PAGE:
With a problem like you've described, again, I try to focus on the essence of the problem, and construct an exercise dealing specifically, and only, with re-establishing a "correct" habit. As in the other answer: Play as slowly as you need to to play perfectly, and watch your thumb carefully while you go TITITITITI. Don't let yourself do it wrong. Make sure every note sounds good. As you get used to that, "raise the bar" by adding speed, or doing it as part of a roll. Do not start playing a piece or doing licks. That would distract too much while you're trying to establish a new habit. Over a number of practice sessions, stay steadfast, literally watching your right hand as you do very easy moves, gradually increasing the speed or difficulty of the moves. If you revert to your bad habit, "lower the bar" by doing something easier/slower so that you "always play correctly". Again, play "as slow as you need to to play correctly". In time, you'll be able to add more and more different moves/speed/distractions, and retain your good new habit.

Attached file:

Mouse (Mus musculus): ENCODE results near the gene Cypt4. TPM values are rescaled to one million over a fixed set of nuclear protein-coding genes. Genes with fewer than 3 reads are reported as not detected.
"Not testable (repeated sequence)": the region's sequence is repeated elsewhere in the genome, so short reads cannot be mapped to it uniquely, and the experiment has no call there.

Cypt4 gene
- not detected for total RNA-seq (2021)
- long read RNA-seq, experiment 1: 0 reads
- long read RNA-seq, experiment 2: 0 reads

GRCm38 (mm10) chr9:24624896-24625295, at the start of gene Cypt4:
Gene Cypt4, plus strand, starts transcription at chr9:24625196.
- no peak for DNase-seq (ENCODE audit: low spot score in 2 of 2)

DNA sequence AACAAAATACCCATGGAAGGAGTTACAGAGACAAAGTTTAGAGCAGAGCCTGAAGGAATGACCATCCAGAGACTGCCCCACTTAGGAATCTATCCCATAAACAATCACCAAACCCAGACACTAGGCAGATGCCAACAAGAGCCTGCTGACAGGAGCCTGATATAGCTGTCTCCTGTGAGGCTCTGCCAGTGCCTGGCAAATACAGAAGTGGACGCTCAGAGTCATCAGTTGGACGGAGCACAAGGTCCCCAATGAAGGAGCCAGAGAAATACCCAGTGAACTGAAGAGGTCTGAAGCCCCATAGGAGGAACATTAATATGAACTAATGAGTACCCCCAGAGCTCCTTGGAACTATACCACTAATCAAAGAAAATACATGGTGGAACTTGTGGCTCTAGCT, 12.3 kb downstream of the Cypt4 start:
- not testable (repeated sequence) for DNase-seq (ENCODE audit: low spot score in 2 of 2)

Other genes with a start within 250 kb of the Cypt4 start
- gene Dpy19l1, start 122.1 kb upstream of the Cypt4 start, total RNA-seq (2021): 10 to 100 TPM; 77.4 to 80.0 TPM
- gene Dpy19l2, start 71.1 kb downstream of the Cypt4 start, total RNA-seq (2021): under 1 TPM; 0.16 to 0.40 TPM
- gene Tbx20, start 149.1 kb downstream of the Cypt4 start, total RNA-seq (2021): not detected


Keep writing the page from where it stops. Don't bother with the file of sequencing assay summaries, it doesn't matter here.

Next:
As with the other problem you asked about, changing a long-term habit requires persistence and patience. It is not the most fun part of practicing, and certainly not the reason you took up banjo. As you slave away at creating the good new habits, go ahead and give yourself a break once in a while and just have some fun with the instrument, then after a while, get back to work. The method I've suggested definitely works, but it does take some discipline over a period of time. So hang in there!
Good luck, Sam. Let me know how it goes.